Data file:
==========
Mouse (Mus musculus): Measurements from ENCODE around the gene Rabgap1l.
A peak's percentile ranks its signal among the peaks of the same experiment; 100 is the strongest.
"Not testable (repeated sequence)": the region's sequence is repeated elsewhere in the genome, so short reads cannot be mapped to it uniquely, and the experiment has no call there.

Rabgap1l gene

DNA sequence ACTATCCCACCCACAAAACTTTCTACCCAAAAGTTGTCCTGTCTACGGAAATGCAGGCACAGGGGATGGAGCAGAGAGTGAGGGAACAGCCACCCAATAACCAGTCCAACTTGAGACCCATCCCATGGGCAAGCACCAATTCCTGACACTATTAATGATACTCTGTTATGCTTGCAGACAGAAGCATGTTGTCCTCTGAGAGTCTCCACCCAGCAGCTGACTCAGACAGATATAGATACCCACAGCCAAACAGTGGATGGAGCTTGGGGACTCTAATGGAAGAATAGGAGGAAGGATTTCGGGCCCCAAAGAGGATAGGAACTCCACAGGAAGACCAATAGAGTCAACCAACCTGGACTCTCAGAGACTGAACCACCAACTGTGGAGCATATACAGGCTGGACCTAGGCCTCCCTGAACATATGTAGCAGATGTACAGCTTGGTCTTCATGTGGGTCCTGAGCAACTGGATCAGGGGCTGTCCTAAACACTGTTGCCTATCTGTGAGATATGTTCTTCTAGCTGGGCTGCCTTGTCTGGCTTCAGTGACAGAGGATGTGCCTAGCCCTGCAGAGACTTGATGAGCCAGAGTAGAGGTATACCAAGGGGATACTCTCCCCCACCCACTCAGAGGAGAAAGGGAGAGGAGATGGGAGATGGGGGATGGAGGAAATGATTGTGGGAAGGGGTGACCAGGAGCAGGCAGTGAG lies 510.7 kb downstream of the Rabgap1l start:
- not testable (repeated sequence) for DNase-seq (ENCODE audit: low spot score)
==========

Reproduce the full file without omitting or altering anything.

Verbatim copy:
Mouse (Mus musculus): Measurements from ENCODE around the gene Rabgap1l.
A peak's percentile ranks its signal among the peaks of the same experiment; 100 is the strongest.
"Not testable (repeated sequence)": the region's sequence is repeated elsewhere in the genome, so short reads cannot be mapped to it uniquely, and the experiment has no call there.

Rabgap1l gene

DNA sequence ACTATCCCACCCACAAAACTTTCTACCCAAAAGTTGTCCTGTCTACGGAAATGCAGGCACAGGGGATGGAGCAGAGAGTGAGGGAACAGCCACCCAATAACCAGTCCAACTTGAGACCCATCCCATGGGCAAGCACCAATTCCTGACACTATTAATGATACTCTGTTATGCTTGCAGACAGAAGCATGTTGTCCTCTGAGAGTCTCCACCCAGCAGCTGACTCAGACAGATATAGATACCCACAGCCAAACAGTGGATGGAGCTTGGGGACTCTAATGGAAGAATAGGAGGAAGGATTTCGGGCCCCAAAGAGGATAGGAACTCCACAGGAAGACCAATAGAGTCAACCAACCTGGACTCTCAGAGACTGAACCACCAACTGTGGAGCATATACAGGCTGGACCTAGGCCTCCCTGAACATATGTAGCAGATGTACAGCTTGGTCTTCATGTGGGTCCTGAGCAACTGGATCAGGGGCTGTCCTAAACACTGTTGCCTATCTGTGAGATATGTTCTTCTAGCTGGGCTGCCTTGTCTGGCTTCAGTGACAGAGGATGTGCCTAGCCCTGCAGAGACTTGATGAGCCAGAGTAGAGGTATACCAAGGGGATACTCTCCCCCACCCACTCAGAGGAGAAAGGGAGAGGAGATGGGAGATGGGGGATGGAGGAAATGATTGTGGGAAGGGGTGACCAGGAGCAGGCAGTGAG lies 510.7 kb downstream of the Rabgap1l start:
- not testable (repeated sequence) for DNase-seq (ENCODE audit: low spot score)